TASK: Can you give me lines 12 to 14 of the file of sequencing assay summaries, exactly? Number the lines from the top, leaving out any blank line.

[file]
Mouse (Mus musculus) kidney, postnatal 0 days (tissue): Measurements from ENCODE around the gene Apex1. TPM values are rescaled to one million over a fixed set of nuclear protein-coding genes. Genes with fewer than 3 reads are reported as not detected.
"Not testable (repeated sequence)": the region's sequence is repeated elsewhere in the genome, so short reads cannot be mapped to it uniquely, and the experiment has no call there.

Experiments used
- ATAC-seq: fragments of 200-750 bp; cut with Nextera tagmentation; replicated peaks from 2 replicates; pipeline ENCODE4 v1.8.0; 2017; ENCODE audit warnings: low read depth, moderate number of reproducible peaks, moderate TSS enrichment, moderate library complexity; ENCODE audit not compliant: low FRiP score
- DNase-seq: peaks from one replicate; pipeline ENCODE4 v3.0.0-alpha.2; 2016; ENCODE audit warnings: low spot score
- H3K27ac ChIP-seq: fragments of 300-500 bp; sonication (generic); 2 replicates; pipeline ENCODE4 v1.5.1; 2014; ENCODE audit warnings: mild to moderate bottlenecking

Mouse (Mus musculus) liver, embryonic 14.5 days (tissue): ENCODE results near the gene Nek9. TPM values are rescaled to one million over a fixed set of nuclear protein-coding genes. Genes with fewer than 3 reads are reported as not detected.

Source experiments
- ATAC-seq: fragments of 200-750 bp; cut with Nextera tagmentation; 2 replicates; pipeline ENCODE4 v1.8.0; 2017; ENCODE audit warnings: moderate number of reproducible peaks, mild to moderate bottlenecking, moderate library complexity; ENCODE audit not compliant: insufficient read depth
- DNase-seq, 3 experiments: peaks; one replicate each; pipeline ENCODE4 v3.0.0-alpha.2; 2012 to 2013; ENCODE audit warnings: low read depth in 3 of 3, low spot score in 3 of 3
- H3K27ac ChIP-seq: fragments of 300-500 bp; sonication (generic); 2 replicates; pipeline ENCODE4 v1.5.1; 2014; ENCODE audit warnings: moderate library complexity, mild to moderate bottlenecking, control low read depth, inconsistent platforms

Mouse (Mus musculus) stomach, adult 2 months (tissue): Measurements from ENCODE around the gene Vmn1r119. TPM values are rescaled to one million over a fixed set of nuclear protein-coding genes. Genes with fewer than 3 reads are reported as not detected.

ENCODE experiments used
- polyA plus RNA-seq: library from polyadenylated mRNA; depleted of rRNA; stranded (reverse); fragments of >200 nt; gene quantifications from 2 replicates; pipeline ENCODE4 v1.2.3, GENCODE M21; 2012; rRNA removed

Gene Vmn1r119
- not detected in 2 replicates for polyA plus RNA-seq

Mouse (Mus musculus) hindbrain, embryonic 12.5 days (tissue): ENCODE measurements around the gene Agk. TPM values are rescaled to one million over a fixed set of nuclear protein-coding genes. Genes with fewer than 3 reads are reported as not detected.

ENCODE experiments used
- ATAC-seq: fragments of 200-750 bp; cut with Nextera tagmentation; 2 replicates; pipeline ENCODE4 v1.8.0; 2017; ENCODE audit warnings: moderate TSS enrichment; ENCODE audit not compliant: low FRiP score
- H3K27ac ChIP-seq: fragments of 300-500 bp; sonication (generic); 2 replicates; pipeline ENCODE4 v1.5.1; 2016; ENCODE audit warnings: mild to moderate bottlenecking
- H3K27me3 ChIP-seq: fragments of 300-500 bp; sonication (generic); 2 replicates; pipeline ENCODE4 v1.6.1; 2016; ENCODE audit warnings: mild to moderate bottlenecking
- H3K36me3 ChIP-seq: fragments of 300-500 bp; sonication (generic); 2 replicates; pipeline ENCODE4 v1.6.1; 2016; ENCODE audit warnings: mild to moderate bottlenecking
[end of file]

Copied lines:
Mouse (Mus musculus) stomach, adult 2 months (tissue): Measurements from ENCODE around the gene Vmn1r119. TPM values are rescaled to one million over a fixed set of nuclear protein-coding genes. Genes with fewer than 3 reads are reported as not detected.

ENCODE experiments used
- polyA plus RNA-seq: library from polyadenylated mRNA; depleted of rRNA; stranded (reverse); fragments of >200 nt; gene quantifications from 2 replicates; pipeline ENCODE4 v1.2.3, GENCODE M21; 2012; rRNA removed